UK police officer admits to murdering Sarah Everard
Prosecutor says 33-year-old victim was a ‘total stranger’ to the officer who has pleaded guilty to kidnap, rape and murder.
British police officer Wayne Couzens has pleaded guilty to murdering Sarah Everard, the 33-year-old woman abducted as she walked home from a friend’s house in south London.
Couzens previously admitted to kidnapping and raping Everard, a marketing executive who went missing on March 3.
Couzens entered a guilty plea to murder during a hearing at London’s Central Criminal Court on Friday, appearing by video link from Belmarsh high-security prison.
Bearded and wearing a blue sweatshirt, he sat with his head bowed and said “guilty ma’am” when asked how he pleaded to the charge of murder.
A major police investigation was launched after Everard’s disappearance.
Her body was found a week later in the woods more than 80 kilometres (50 miles) southeast of London, close to a piece of land owned by Couzens.
The search for Everard and news of her killing caused a nationwide outcry, with women sharing experiences of being threatened, attacked or simply facing the everyday fear of violence when walking alone.
Police in the UK capital came under criticism after some women attending a vigil for Everard were arrested for breaching coronavirus restrictions.
Couzens, 48, joined London’s Metropolitan Police in 2018 and had most recently served in the parliamentary and diplomatic protection command, an armed unit responsible for guarding embassies in the capital and parliament.
Prosecutor Tom Little said Couzens had never met Everard prior to kidnapping her from London’s South Circular road in a rented car, and that they were “total strangers”.
Judge Adrian Fulford said Couzens had previously only given an entirely false account of events, an elaborate story involving an Eastern European gang.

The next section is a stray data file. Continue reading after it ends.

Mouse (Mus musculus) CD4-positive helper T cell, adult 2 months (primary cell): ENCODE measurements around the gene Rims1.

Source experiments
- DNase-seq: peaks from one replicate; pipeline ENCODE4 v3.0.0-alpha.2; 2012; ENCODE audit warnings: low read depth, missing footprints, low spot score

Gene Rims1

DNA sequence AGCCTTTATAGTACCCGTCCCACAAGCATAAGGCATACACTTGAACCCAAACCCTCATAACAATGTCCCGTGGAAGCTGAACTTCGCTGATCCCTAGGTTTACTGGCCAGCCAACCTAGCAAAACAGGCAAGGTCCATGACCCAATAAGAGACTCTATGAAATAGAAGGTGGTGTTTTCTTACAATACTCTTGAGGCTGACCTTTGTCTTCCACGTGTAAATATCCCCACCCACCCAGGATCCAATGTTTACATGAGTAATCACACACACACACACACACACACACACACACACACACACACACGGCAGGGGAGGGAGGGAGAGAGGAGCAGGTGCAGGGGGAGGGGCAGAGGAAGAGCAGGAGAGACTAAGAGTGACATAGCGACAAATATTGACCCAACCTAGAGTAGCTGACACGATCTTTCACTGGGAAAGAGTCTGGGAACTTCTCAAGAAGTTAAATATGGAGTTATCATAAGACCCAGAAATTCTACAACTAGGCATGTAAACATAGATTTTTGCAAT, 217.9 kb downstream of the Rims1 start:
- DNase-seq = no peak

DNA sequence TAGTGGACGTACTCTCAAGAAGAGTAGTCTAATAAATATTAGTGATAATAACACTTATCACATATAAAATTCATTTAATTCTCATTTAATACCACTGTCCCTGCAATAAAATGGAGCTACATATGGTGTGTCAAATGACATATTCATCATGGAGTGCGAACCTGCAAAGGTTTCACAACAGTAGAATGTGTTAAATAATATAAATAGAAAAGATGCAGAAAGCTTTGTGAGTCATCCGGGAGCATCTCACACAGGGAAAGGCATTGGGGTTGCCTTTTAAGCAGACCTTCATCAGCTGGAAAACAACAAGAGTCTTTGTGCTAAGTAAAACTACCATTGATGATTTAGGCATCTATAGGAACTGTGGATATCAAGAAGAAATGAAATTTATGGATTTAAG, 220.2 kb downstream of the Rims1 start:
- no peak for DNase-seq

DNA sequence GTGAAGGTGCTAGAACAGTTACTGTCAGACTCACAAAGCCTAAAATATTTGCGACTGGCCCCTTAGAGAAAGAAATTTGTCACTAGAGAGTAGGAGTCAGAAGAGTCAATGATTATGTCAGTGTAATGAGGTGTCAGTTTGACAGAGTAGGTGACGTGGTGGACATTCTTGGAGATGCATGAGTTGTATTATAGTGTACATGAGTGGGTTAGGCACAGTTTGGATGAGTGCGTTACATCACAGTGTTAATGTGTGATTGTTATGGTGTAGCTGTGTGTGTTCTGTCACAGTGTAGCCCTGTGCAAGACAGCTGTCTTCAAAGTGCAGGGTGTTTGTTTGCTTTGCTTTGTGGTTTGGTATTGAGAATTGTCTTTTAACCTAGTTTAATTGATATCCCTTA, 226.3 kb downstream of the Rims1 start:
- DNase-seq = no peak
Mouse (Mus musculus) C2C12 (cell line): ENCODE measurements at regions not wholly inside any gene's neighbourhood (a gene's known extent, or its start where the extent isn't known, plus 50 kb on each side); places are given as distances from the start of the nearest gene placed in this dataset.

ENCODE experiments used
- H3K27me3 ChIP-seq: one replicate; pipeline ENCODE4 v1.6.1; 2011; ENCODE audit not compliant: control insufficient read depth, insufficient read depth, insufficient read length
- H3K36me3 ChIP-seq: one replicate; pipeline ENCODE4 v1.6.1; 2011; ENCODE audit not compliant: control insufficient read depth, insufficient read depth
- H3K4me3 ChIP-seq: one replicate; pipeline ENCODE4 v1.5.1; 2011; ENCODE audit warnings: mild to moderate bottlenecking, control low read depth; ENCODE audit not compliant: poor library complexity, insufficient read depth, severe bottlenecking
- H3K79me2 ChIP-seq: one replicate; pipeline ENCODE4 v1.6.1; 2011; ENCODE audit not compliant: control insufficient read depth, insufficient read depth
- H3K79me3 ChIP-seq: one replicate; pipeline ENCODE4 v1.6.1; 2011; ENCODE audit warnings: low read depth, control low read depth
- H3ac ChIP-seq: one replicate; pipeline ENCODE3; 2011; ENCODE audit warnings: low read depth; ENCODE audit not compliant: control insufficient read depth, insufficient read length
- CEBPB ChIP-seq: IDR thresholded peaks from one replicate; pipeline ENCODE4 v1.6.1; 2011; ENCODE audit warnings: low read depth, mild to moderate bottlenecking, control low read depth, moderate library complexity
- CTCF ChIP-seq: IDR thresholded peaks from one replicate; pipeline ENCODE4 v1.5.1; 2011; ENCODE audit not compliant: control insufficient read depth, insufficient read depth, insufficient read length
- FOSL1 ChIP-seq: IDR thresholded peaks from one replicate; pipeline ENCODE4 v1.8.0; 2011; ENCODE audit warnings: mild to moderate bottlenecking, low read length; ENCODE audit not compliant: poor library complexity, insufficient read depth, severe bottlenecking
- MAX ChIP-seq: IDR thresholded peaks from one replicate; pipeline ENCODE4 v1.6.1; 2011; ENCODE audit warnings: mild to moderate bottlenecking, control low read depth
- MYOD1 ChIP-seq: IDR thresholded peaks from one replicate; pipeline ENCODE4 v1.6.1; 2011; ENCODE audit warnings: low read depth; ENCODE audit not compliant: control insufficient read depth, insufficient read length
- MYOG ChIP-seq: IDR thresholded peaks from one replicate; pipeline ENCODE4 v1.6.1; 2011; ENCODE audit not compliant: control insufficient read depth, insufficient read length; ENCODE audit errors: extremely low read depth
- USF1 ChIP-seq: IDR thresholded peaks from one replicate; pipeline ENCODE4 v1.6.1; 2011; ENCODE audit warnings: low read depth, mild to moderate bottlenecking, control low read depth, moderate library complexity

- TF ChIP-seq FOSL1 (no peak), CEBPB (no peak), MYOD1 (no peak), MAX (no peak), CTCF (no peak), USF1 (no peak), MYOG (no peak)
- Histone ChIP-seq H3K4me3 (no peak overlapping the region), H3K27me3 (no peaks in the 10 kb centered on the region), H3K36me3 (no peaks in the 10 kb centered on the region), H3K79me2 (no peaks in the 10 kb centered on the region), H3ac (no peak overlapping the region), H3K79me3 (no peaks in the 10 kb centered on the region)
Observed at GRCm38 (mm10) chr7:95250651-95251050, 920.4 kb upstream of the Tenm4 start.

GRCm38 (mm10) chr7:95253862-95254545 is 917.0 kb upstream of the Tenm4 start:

Despite his guilty plea, prosecutors said Couzens has not revealed where he raped and killed Everard.
“We still do not know what drove him to commit this appalling crime against a stranger,” said Carolyn Oakley of the Crown Prosecution Service.
“Today is not the day for hearing the facts about what happened to Sarah. Today is a day to remember Sarah, and our thoughts remain with her family and friends.”
Couzens is due to be sentenced during a two-day hearing that starts September 29.
The police force has expressed shock and horror at his crime, but faces an investigation by the policing watchdog over how it handled an allegation of indecent exposure against Couzens days before Everard was abducted.
London Metropolitan Police Commissioner Cressida Dick, Britain’s most senior officer, told reporters outside court she had personally apologised to Everard’s family.
“All of us in the Met are sickened, angered and devastated by this man’s crimes. They are dreadful,” she said.
Couzens’ lawyer, James Sturman, said his client’s pleas represented “truly genuine guilt and remorse for what he did”.
“As he put it to us this morning he will bear this burden for the rest of his life, and he deserves to – his words ‘and I deserve to’. He accepts the victims in this case are the Everard family and friends, not him,” Sturman told the court.